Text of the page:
Posted on 23 June 2020
Dr Glenn Hurst has been named the winner of the RSC’s Higher Education Teaching Award - the fourth member of the chemistry department at York to win the award. Professors Paul Walton and Gideon Davies have been awarded the RSC’s Rita and John Cornforth Award.
Dr Hurst won his award for impactful work in green chemistry teaching resulting in national and international renown, and particularly for the innovative use of social media in higher education.
His work is centered around using innovative approaches to help students engage with and contextualise chemistry with an emphasis on green and sustainable chemistry, helping them address real-world problems as outlined by the United Nations Sustainable Development Goals.
After receiving the award, Dr Hurst said: “I wish to thank the brilliant students of Chemistry at York together with my inspirational and supportive colleagues across the institution. It is a real honour for me to receive such a prestigious award so early in my career and for that I am very grateful.
“Looking ahead, I am excited to see developments in interdisciplinary teaching strategies focused around global challenges and the potential use of virtual reality as a tool to support practical teaching and visualisation.”
The Walton-Davies team won their award for ground-breaking research into the extraction of sugars from cellulose to provide a rich source of sustainable biofuel known as cellulosic bioethanol. Cellulose is naturally resistant to break down into its constituent sugar molecules, which hinders its use as a feedstock for bioethanol. However, the team has focused research on a group of enzymes called lytic polysaccharide monooxygenases which significantly enhance the breakdown of cellulose, enabling it to be used as a feedstock for fuel production.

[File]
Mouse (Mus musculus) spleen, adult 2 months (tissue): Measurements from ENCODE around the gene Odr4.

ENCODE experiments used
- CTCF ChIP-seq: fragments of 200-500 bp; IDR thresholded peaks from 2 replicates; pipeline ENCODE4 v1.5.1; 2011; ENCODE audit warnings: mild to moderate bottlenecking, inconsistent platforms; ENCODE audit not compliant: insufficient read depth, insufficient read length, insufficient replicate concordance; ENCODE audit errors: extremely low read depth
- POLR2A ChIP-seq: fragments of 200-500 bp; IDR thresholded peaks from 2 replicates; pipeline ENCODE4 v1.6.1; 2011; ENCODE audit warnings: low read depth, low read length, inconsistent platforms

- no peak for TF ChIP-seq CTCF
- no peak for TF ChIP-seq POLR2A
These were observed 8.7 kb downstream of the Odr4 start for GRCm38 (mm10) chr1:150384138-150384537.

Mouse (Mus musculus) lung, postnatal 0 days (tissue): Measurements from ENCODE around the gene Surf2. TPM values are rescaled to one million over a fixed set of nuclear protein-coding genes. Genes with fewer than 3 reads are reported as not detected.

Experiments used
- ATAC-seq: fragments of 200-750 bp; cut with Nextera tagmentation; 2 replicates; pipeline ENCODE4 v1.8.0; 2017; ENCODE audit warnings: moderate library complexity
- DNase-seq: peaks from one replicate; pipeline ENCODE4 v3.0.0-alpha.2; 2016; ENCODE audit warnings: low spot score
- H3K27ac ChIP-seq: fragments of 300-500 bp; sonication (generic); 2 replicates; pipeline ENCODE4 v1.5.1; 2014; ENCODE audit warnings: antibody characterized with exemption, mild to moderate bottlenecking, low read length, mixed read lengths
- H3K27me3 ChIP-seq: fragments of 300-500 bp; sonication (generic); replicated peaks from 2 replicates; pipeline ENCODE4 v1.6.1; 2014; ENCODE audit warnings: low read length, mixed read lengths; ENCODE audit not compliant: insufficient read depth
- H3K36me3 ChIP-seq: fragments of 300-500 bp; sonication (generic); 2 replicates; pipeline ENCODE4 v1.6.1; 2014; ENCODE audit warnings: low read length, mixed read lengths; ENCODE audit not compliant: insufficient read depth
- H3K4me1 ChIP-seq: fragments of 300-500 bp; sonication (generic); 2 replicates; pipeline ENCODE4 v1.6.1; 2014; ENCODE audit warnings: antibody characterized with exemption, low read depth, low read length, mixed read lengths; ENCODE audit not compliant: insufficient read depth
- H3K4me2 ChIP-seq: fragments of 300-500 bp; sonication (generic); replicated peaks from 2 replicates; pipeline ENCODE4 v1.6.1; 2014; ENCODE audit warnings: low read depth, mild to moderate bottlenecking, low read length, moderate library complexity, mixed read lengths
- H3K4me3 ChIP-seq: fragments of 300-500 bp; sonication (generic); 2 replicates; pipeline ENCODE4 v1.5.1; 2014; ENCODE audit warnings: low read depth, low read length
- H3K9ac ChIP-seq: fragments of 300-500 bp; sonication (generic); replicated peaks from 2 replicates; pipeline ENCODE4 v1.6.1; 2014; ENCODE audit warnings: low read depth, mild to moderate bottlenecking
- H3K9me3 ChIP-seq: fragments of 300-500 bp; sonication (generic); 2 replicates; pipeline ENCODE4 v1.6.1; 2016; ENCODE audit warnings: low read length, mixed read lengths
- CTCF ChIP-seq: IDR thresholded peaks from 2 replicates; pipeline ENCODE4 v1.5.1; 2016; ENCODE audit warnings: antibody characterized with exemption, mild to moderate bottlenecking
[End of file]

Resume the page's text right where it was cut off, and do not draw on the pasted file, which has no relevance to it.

Professors Walton and Davies thanked the RSC for the award and said that they were accepting it on behalf of their many co-workers who have contributed to the insights gained into these enzymes over the past four years.
Each prize consists of a monetary award and a medal.
Dr Helen Pain, acting chief executive of the RSC said: “We live in an era of tremendous global challenges, with the need for science recognised now more so than ever – so it is important to recognise those behind the scenes who are making significant contributions towards improving the world we live in. It is our honour and privilege to do that with these awards, which recognise exceptional scientific achievement.
“The global chemical sciences community is one that covers many different specialisms, from health and climate change to product development, sustainable transport, and everything in between. In recognising the work of Professors Walton and Davies and Dr Hurst, we are also recognising the important contribution this incredible network of scientists makes to improving our lives every day.”
The RSC’s Prizes and Awards are awarded in recognition of originality and impact of research, or for each winner’s contribution to the chemical sciences industry or education. They also acknowledge the importance of teamwork across the chemical sciences, as well as the abilities of individuals to develop successful collaborations.